Fed up with having to wade through lots of junk in your Google search results? We’ll show you a few tips to quickly find exactly what you’re looking for. You can start with the Google Advanced Search but there are quicker ways to get the same results.
Consider your search…
To begin with, you need to spend a moment thinking about the most accurate term to describe what it is that you’re searching for. The key is to start out as specific as possible, then widen the search if you’re not getting the results you expect. This is the single most important point of this whole guide.
For example, you might be looking for information about a particular Family Guy episode. If you simply searched for family guy, you would be swamped with results (143 million to be precise). OK, some of them will lead you to the information you’re looking for but that’s a few clicks away. A better search would be family guy episode guide which is more specific and yields the wikipedia page List of Family Guy Episodes as the top result.
Sometimes, especially when searching for common words, your results can appear totally unrelated to your search. This is often because the words appear separately on the same page. The search dyson manual would show any pages that contain the word dyson and the word manual. To further narrow your search, enclose it in quotation marks; “dyson manual” and only results that contain that exact phrase will be returned.
I know about the quotes already…
OK, so you’ve sussed the quotes. Let’s get down with some more advanced “switches” as they are known.
- OR – Search for either one, such as “price high OR low” searches for “price” with “high” or “low”.
- “–” – Search while excluding a word, such as “apple -tree” searches where word “tree” is not used.
- “+” – Force inclusion of a word, such as “Name +of +the Game” to require the words “of” & “the” to appear on a matching page.
- “*” – Wildcard operator to match any words between other specific words.
Some of the query options are as follows:
- define: – The query prefix “define:” will provide a definition of the words listed after it.
- stocks: – After “stocks:” the query terms are treated as stock ticker symbols for lookup.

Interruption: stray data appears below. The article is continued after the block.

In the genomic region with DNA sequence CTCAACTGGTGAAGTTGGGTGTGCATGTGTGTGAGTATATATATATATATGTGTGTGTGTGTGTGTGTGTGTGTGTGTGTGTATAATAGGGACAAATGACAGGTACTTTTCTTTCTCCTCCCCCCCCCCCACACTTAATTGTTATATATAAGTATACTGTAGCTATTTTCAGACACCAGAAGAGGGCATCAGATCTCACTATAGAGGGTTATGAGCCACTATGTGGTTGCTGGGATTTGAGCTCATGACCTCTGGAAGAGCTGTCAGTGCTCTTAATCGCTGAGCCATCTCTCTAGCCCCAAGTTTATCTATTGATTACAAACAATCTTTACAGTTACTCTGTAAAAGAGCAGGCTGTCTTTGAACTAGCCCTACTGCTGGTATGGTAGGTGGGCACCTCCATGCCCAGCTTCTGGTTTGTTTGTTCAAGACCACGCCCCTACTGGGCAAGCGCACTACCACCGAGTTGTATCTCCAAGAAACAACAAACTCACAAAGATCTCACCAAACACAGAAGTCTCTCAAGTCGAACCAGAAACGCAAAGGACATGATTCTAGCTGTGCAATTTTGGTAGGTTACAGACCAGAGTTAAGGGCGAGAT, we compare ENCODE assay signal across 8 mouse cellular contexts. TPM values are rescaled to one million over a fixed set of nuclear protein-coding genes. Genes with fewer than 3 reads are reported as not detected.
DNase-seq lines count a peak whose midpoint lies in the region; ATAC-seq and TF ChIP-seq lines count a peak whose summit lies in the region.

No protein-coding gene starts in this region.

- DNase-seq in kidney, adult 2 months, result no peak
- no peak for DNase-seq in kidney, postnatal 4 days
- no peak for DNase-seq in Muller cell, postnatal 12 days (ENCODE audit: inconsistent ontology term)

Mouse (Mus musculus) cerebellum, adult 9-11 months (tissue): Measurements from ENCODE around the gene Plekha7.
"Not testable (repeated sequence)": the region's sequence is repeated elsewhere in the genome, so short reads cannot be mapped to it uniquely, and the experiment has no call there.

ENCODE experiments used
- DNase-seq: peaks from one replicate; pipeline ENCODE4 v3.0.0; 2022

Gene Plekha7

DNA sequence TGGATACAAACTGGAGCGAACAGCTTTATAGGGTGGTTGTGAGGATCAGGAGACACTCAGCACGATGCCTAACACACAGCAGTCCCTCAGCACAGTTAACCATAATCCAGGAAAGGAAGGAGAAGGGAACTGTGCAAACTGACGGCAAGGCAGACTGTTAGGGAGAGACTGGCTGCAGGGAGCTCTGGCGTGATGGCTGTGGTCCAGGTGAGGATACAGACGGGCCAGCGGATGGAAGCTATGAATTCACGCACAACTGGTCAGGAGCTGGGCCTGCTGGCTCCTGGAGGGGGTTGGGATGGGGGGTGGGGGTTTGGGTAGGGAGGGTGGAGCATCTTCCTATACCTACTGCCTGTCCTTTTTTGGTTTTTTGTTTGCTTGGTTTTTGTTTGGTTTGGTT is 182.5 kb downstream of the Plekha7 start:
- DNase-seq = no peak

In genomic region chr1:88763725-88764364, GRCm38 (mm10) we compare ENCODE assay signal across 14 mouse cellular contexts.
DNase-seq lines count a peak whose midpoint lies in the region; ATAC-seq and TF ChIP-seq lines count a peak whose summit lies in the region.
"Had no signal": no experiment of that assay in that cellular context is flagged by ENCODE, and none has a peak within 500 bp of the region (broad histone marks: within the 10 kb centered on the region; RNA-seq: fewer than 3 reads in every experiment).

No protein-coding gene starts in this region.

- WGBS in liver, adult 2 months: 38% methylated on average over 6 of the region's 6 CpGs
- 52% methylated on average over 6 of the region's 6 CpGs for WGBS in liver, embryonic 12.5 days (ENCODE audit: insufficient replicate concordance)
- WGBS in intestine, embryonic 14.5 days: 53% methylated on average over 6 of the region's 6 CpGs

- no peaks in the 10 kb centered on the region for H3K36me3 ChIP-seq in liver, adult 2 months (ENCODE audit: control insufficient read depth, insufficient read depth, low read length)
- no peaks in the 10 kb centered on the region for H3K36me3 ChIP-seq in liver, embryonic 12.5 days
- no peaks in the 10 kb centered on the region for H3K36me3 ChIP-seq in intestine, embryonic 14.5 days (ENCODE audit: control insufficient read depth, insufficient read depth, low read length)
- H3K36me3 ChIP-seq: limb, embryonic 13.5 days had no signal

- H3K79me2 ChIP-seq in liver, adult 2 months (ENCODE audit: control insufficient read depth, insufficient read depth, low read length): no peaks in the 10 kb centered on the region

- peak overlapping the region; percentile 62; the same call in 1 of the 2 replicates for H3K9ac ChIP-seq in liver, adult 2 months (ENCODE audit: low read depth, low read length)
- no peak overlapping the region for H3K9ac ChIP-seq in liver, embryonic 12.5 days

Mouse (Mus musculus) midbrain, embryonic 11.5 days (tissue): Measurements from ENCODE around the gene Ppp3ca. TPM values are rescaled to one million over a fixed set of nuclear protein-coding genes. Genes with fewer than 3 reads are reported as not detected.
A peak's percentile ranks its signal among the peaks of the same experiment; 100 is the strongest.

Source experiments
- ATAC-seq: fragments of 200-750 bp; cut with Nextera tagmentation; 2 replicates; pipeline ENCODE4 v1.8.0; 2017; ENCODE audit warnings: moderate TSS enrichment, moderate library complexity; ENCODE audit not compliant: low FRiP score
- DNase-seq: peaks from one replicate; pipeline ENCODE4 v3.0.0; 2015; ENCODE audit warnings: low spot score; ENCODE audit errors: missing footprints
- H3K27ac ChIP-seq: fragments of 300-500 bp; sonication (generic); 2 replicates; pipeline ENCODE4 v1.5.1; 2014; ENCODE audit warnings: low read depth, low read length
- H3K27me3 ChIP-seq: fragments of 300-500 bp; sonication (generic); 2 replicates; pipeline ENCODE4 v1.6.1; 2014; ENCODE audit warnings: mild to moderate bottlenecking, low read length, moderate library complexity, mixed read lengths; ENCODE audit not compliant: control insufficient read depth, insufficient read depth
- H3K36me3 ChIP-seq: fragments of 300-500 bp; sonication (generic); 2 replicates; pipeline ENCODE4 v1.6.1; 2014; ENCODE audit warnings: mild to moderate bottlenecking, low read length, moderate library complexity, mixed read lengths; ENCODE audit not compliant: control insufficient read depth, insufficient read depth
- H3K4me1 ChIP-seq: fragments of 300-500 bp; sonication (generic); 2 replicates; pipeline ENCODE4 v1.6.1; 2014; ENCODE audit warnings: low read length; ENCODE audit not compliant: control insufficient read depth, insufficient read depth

- site: – Restrict the results to those websites in the given domain, such as, site:www.acmeacme.com. The option “site:com” will search all domain URLs named with “.com” (no space after “site:”).
- allintitle: – Only the page titles are searched (not the remaining text on each webpage).
- intitle: – Prefix to search in a webpage title, such as “intitle:google search” will list pages with word “google” in the title, and word “search” anywhere (no space after “intitle:”).
- allinurl: – Only the page URL address lines are searched (not the text inside each webpage).
- inurl: – Prefix for each word to be found in the URL; others words are matched anywhere, such as “inurl:acme search” matches “acme” in a URL, but matches “search” anywhere (no space after “inurl:”).
The page-display options (or query types) are:
- cache: – Highlights the search-words within the cached document, such as “cache:www.google.com xxx” shows cached content with word “xxx” highlighted.
- link: – The prefix “link:” will list webpages that have links to the specified webpage, such as “link:www.google.com” lists webpages linking to the Google homepage.
- related: – The prefix “related:” will list webpages that are “similar” to a specified web page.
- info: – The prefix “info:” will display some background information about one specified webpage, such as, info:www.google.com. Typically, the info is the first text (160 bytes, about 23 words) contained in the page, displayed in the style of a results entry (for just the 1 page as matching the search).
- filetype: – results will only show files of the desired type (ex filetype:pdf will return pdf files)
It’s not just Google that has switches, the Twitter advanced search is pretty nifty too:
Let us know your search tips in the comments here or on Twitter and remember to share this post of you found it useful.